Use this URL to cite or link to this record in EThOS: http://ethos.bl.uk/OrderDetails.do?uin=uk.bl.ethos.725309
Title: Modelling the demand for long-term care to optimise local level planning
Author: Worrall, Philip
ISNI:       0000 0004 6423 2011
Awarding Body: University of Westminster
Current Institution: University of Westminster
Date of Award: 2015
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Abstract:
Long-term care (LTC) includes the range of health, social and voluntary support services provided to those with chronic illness, physical or mental disability. LTC has been widely studied in the literature, in particular due to concerns surrounding how future demographic shifts may impact the LTC system’s ability to cater to increasing amounts of patients not withstanding what the future cost impact might be. With that said, few studies have attempted to model demand at the local level for the purposes of informing local service delivery and organisation. Many developing countries with mature and developed systems of LTC in place are under pressure to reduce health care spend, whilst delivering greater value for money. We suggest that the lack of local studies in LTC stems from the lack of a strong case for the benefits of demand modelling at the local level in combination with low quantity and incomplete social care data. We propose a mathematical model to show how savings may be generated under different models of commitment with third party providers. Secondly, we propose a hybrid-fuzzy demand model to generate estimates of demand in the short to medium term that can be used to inform contract design based on local area needs – such an approach we argue is more suited to problems in which historic activity is incomplete or limited. Our results show that commitment models can be of great use to local health care planners with respect to lowering their care costs, at the same time our formulation had wider generic applicability to procurement type problems where commitment size in addition to the timing of commitments needs to be determined.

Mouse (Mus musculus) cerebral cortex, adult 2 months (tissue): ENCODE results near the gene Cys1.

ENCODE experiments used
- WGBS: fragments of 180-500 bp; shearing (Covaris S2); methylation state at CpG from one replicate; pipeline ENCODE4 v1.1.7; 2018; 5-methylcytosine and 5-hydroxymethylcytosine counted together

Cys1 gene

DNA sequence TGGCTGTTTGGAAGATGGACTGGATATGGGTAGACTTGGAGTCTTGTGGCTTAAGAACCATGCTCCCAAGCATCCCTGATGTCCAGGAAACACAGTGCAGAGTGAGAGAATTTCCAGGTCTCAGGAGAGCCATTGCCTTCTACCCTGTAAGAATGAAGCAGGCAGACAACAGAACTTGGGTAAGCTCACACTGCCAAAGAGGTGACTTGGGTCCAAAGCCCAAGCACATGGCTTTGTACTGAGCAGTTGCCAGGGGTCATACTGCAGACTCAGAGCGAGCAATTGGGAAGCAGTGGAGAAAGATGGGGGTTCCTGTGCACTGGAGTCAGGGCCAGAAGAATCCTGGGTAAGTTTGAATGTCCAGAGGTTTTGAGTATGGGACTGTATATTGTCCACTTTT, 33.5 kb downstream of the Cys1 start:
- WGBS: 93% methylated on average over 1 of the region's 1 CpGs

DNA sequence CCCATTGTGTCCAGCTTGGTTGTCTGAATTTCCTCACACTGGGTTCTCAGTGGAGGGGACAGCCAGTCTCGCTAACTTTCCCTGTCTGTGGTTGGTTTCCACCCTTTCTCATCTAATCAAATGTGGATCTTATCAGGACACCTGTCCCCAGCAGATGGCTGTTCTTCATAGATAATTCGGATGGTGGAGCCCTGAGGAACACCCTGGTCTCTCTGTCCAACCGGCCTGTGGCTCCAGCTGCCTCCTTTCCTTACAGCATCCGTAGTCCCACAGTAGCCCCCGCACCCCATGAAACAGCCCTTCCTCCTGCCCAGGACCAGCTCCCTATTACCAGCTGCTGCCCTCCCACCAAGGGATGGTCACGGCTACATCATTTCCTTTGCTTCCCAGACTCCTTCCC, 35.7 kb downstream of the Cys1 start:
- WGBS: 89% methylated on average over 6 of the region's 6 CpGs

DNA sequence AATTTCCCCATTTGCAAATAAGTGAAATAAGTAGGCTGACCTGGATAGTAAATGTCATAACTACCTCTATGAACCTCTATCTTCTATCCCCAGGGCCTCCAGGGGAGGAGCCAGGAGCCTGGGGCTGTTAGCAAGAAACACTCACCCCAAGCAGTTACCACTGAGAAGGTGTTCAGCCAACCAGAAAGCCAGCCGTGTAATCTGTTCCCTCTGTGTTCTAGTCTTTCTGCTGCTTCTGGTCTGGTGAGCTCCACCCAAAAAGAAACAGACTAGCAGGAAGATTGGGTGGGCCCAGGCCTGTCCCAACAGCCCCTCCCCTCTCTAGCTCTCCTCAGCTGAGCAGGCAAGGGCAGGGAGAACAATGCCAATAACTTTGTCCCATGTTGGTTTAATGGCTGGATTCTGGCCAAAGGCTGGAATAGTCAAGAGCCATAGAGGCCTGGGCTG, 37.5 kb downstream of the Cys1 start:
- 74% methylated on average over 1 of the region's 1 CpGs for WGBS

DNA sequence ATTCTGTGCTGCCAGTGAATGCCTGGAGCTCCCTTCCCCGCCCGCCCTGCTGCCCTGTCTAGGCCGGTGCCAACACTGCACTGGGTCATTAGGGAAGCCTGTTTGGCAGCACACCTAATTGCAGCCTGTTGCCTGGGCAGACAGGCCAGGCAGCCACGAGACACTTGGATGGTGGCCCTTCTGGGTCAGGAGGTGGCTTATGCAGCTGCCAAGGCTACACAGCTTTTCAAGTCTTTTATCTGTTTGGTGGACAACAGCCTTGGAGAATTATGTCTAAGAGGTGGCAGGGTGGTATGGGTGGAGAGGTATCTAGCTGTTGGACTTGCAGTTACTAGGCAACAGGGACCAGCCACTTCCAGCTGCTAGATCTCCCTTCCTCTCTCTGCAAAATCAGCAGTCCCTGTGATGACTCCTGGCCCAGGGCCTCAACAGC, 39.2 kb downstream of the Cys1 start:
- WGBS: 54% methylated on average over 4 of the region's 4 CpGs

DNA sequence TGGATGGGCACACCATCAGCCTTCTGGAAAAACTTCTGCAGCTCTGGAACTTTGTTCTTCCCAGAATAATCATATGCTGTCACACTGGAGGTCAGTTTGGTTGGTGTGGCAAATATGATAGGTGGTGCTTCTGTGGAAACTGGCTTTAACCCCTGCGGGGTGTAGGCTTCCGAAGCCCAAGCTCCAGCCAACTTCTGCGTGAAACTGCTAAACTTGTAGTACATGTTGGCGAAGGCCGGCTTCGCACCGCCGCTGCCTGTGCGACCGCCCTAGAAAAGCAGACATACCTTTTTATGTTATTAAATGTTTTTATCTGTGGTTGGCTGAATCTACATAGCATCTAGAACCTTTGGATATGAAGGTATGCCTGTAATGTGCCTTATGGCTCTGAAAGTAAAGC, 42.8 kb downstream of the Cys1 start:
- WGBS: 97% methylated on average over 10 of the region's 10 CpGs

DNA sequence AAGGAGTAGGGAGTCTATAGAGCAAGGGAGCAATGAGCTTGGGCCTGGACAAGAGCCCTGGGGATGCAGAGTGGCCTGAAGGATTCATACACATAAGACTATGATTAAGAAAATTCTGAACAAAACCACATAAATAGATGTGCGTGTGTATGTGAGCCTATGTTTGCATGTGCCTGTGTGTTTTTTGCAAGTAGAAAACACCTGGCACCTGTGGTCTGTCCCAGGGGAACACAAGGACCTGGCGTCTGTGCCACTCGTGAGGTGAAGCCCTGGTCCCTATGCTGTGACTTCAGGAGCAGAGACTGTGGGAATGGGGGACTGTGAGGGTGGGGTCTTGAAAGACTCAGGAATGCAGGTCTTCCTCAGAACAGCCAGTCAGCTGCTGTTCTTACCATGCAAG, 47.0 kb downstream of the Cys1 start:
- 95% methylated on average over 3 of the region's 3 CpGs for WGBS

Supervisor: Not available Sponsor: Not available
Qualification Name: Thesis (Ph.D.) Qualification Level: Doctoral
EThOS ID: uk.bl.ethos.725309  DOI: Not available
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